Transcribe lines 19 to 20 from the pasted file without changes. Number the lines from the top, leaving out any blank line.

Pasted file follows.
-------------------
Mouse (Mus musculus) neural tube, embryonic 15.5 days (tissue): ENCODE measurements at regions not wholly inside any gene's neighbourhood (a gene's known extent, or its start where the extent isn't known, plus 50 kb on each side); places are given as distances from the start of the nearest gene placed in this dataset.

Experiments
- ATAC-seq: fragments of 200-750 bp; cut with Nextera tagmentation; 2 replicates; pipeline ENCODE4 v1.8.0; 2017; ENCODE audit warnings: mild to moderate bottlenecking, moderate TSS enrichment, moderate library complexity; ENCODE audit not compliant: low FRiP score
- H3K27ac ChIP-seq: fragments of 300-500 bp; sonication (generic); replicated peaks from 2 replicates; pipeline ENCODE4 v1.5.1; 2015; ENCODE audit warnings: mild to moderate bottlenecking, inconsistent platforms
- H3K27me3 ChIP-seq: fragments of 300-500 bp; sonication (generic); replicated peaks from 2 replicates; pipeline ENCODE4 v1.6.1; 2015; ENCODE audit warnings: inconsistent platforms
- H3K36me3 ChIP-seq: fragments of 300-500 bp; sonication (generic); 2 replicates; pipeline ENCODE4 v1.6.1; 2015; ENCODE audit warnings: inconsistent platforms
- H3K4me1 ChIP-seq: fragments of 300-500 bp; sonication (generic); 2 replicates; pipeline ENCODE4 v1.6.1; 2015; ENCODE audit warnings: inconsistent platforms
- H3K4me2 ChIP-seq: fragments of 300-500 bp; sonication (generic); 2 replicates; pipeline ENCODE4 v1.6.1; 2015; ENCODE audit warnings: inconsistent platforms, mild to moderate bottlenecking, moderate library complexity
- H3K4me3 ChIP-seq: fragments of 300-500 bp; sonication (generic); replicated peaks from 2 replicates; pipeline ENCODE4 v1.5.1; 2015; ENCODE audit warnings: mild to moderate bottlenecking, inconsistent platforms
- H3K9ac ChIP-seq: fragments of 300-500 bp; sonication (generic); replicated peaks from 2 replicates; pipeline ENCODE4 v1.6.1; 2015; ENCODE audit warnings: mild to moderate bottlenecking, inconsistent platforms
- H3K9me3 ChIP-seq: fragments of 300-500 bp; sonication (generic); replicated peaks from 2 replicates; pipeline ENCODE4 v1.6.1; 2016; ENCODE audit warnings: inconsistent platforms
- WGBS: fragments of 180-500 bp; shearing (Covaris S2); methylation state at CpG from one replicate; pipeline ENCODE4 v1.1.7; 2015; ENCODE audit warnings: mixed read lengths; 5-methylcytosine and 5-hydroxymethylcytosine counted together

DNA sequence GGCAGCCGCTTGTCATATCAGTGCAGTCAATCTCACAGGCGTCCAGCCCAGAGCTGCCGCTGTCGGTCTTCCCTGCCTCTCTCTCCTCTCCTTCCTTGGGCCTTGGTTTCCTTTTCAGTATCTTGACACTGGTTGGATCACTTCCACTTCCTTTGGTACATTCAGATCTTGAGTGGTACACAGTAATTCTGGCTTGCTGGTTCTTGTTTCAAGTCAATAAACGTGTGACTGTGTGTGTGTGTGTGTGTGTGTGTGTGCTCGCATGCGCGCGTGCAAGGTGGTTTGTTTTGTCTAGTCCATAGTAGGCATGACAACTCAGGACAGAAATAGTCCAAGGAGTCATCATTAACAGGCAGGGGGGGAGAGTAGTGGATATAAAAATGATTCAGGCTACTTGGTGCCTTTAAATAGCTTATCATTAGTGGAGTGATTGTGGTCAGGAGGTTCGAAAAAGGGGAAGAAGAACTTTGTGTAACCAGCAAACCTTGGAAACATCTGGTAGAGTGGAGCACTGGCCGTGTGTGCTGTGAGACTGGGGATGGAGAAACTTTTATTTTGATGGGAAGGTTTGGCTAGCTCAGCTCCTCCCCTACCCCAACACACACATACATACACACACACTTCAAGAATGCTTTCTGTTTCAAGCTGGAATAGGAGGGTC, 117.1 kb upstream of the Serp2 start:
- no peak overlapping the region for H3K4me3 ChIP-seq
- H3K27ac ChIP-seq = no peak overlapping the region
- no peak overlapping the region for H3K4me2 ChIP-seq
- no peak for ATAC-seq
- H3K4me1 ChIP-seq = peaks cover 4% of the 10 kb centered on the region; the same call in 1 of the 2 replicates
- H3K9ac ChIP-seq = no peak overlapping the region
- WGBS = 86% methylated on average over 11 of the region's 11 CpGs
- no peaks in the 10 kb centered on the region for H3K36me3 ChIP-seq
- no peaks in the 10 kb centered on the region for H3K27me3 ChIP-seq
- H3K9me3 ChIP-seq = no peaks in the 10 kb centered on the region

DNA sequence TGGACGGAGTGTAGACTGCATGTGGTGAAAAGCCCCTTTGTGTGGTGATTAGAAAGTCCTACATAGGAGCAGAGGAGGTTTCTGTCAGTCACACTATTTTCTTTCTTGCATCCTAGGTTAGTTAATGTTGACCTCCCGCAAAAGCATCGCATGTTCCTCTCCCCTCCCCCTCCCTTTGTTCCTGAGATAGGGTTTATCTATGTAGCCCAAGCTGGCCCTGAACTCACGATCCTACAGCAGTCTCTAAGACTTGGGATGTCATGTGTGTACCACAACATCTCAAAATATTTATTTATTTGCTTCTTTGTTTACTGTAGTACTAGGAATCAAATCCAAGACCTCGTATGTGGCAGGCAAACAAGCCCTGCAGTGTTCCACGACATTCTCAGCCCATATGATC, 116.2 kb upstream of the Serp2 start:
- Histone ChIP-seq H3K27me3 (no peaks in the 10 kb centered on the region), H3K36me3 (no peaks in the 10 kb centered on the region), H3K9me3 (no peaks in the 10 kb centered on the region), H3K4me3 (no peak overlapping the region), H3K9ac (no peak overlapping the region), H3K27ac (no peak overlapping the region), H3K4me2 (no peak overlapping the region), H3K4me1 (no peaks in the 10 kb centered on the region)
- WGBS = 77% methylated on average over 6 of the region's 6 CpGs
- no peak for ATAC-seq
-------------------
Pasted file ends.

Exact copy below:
- H3K9ac ChIP-seq = no peak overlapping the region
- WGBS = 86% methylated on average over 11 of the region's 11 CpGs